I would put it above the first nymph, otherwise the weight below it might deaden it's action in the water. It's similar to fishing one weighted nymph with an unweighted trailing it. I suppose different situations might call for a different set-up though.
You could also try the "bounce rig" which places the weight at the very bottom of a two fly nymphing rig. It's a very popular and effective set up used a lot on our Provo River. Vary the amount of shot depending on speed and depth of the water your fishing.
You could also try the "bounce rig" which places the weight at the very bottom of a two fly nymphing rig. It's a very popular and effective set up used a lot on our Provo River.
Man, one of my favorite techniques AND Zeppelin? Speakin' my language bud.
A few points- one doesn't have to use a handful of shot for the technique. On slower water, I frequently run a bounce rig with two #6 shot on point.
Also, if you're going to use their clinch on standing line with overhand knots for stoppers, your standing line better be stout, because overhand knots cut its breaking strength by about half.
I normally build my two fly bounce rigs by tying on tippet twice and leaving the tags long. If you drop down to lighter mono for the point section, you can break snagged weights off and get your flies back.
You could also try the "bounce rig" which places the weight at the very bottom of a two fly nymphing rig. It's a very popular and effective set up used a lot on our Provo River. Vary the amount of shot depending on speed and depth of the water your fishing. Provo River "Bounce" Technique - YouTube
I don't indicator fish very often, but when I do....
Other than fishing the bounce rig, I too like the weight to be above the first fly and not between the two flies. Another bad thing about putting it between the two flies is that it seems to get tangled up a lot worse when the weight is in that position.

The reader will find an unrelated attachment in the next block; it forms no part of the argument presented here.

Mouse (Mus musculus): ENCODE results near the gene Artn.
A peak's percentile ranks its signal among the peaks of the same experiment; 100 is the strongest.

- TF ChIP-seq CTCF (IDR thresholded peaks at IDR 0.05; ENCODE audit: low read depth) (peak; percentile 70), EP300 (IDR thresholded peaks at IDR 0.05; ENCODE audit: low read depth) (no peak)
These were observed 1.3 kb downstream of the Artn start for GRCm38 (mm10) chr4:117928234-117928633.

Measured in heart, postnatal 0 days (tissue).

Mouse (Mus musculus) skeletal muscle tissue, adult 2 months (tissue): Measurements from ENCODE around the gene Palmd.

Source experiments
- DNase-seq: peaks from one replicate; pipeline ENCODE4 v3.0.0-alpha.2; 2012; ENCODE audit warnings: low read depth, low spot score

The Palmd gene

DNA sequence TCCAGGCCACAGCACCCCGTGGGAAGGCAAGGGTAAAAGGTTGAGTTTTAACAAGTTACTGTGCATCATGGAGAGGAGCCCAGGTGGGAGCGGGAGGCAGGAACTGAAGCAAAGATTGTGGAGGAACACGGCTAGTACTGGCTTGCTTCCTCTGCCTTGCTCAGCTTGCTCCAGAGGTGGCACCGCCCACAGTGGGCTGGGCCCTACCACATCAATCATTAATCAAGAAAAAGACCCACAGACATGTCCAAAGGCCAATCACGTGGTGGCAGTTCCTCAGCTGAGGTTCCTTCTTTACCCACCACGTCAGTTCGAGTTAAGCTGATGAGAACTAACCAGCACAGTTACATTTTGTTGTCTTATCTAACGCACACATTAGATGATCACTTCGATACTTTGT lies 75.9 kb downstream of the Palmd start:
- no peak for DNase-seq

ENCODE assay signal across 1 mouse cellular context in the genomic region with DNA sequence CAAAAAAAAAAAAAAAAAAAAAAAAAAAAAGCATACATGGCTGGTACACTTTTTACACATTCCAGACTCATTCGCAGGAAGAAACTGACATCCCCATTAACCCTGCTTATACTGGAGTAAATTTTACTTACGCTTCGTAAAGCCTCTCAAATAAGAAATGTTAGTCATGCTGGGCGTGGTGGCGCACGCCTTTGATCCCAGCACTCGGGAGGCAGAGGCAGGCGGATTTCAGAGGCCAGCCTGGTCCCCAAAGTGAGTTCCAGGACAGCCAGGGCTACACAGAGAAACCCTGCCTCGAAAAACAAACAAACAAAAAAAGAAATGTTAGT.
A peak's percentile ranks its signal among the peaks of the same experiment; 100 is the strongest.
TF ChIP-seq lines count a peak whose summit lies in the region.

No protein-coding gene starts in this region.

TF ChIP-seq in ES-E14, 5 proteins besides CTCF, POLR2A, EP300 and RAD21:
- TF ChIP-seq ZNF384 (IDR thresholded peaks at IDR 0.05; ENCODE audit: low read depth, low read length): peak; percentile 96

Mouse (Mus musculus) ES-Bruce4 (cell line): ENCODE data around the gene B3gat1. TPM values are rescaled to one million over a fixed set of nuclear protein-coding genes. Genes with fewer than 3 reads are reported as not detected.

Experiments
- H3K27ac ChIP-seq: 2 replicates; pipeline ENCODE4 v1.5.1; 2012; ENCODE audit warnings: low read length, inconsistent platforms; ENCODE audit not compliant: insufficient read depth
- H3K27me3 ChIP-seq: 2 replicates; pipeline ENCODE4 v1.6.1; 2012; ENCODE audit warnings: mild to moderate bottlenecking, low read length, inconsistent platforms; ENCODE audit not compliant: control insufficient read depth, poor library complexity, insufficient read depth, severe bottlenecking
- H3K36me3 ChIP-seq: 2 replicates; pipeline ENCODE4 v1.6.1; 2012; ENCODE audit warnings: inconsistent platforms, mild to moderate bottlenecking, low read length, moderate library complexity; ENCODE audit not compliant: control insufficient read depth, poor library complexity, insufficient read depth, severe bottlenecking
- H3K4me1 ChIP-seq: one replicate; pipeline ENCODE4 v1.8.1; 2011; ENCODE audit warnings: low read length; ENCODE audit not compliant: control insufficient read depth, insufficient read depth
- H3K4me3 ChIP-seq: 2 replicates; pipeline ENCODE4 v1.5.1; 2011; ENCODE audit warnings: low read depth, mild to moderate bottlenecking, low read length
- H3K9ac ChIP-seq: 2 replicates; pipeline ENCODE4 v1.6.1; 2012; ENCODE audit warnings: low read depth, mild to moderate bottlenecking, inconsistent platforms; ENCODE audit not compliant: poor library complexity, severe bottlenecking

By the way, I don't tie a separate piece of tippet off the bend of the first fly's hook. What I do is take a single length of tippet, 18-24 inches long, tie it to my leader. Then I tie the first fly with a palomar knot so that it's 6-8 inches below the leader/tippet connection. The rest of the tippet is simply a long tag end of the palomar knot hanging off the first fly, and I tie the second fly onto the end of that tag end. Then I place my split shot just above the knot connecting leader to tippet, which keeps the weight from sliding down to the first fly. Quicker and easier than tying the separate piece of tippet to the hook bend (one less knot to tie). Some people say that having the tag end coming off the eye of the first fly instead of the hook bend inhibits the drift of the first fly, but I catch plenty of fish on the first fly with my rig. You might want to try it and see if it works for you.
Milt, yes, it is legal here, infact the video was taken on a river just over an hour from my place. Now if you were to add another fly(3) to the setup you would have a problem.
Interesting, in CA you are allowed 3 flies, but technically the weight at the terminal end is illegal. I assume the MP is barbless/artificials regs? So a spin angler could use say, a Rapala with two barbless trebles (6hooks), but you cannot use three single barbless fly hooks? milt.Sorry about the hijack!